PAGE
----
Entirely Hollow Aside From The Dark: A Review by Kiya Cussans (Nottingham Trent University)

As Gandhi once said: “Earth provides enough to satisfy every man’s needs, but not every man’s greed.” A quote that is underused, disregarded and a quote that isn’t entirely understood; but walking into that cave, that quote made more sense to me than it ever did.

Friday 19th July 2019
Picture Credit Stephen Garnett – CAG Photography
Picture Shows
An immersive sound installation in darkness will bring a whole new experience with heightened senses of hearing for visitors to five special evenings in one of Creswell Crags’caves, when the pitch-black caves become the setting for an audio artwork by visual and environmental artist, Alan James Burns.

Entirely Hollow Aside from the Dark was more than just an experience, it was an understanding and connection-forming performance about everything we know we do and yet still abuse and adhere to really acknowledge. We hear politicians, groups, campaigns about environmental change, but this installation was the purest form of sense that I’ve ever come to know. Not only did it express the issues we face with our greed of the environment, the artist said the work also intends to ‘break down the stigma that surrounds mental health’, which was done with absolute and immeasurable enormity.

Walking into that cave I had no idea of what to expect, whether it would just be another environmental message that would be lost soon after observing, but I could not comprehend the intensity that would become so engraved into my own mind. As we took a short walk through the gorge to get to the cave, the atmosphere was already apparent. The low light of my surroundings, the light reflection of the moon on the water, the little sounds from the wind breezing through the trees and hearing the slight ripples of the water, I already felt like I was walking into an atmospheric milieu and began to clear my mind of any prior thought I had. We arrived at the base steps leading to the cave and at that point, silence consumed every one of us. The silence was just as intense as the clear and powerful sound of breath coming from the very depth of the cave, as if the mouth of the cave was as real as a mouth can physically be. The sounds I was experiencing on the walk were as if they were never heard at all, but completely blurred out by the sound pushing beyond the blackness of the cave. As we walked up the steps and through to the back of the cave in pure darkness with our tiny little torches which barely gave us any sense of sight, the cold shifting through the cave felt as if Mother Earth was real, as if the sound and breeze was all her, and it made me nervous when we finally reached the point where all our senses were about to be switched off suddenly. One by one our only source of comfort was switched off, leaving us in a pitch black setting with a fear of uncertainty. My time was shortly spent in the darkness, but the intensity was something that will be everlasting. As she began to speak, it was the strangest feeling. I felt the very struggle, the very pain coming from a voice that was aggrieved with distress and confusion, a disorientation of thoughts that nearly made me lose my own footing as she became frantic with expression. Though the space was filled with people, I felt alone.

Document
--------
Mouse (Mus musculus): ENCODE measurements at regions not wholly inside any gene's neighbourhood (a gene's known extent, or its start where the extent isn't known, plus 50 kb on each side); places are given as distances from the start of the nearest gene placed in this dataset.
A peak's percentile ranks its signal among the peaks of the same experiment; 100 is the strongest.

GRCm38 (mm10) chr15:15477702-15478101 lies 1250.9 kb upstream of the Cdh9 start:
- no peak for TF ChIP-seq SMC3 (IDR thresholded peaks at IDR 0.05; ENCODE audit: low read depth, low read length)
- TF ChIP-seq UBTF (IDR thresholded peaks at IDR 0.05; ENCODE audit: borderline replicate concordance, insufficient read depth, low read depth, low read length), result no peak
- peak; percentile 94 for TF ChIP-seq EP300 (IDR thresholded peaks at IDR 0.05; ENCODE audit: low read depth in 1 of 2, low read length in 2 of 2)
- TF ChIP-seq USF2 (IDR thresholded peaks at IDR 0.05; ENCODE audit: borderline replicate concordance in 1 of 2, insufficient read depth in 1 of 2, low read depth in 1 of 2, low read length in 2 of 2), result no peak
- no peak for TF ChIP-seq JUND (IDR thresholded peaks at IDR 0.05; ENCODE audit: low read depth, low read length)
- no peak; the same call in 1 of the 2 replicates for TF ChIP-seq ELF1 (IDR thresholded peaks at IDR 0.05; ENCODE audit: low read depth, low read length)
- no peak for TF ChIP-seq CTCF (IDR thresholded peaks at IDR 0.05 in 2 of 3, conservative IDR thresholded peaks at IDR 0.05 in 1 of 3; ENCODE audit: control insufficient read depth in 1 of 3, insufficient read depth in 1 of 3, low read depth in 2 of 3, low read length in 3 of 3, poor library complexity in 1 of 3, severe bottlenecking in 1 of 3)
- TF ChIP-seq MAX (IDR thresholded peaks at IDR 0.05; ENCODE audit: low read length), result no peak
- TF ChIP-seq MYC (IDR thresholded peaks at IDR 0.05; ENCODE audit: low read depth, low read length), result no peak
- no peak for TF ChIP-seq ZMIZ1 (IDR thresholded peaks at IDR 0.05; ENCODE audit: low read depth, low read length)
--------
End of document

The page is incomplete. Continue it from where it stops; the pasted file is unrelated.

Friday 19th July 2019
Picture Credit Stephen Garnett – CAG Photography
Picture Shows
An immersive sound installation in darkness will bring a whole new experience with heightened senses of hearing for visitors to five special evenings in one of Creswell Crags’caves, when the pitch-black caves become the setting for an audio artwork by visual and environmental artist, Alan James Burns.

With nothing surrounding me but the darkness and chill, disallowing me to engage in any sense other than that of sound, even then it was as if I wasn’t hearing external sounds at all. It was as if I heard Mother Earth’s voice in my mind as if it were my own, as if the cave wasn’t an auditorium of an art installation but the entrance to a mind that has been encased and locked away for so long. That voice was personified by the fractures of the cave walls, echoing through what was once an empty, damp space; instilling this deterioration of her mental health with frazzled and aggressive thoughts, crying out about her suffering from man-made damages on her body. The force of the words all playing at once from different directions and different levels of intensity became a scramble within my own mind.

Alanjames Burns said he wanted to embrace the physical and mental principle of wellbeing and he did so. It made me think of every person who has or is struggling with mental health with the frantic nature being within my own head, and it was one of the clearest, most unique and artistic form of expression I’ve ever experienced. Never have I felt such a strong connection with those that suffer, but never have I felt such a connection with the Earth itself, as if Mother Earth was really present in that darkness.

As I left that cave I left feeling in disarray and confusion of what had just happened. How an installation of such simplicity using audio, sound shifts and sensory deprivation could really make me feel so deeply as if I have just single handedly been through all that trauma of Mother Earth’s damage. As I left that cave it imparted this realisation that many of us lack, the true reality of every man’s greed and the reality that thought isn’t just a notion of dialogue, but something that can impart such force, such supremacy, such control over us that really can deteriorate every man’s self.

Kiya Cussans (Nottingham Trent University: Centre for Broadcasting and Journalism Placement Student)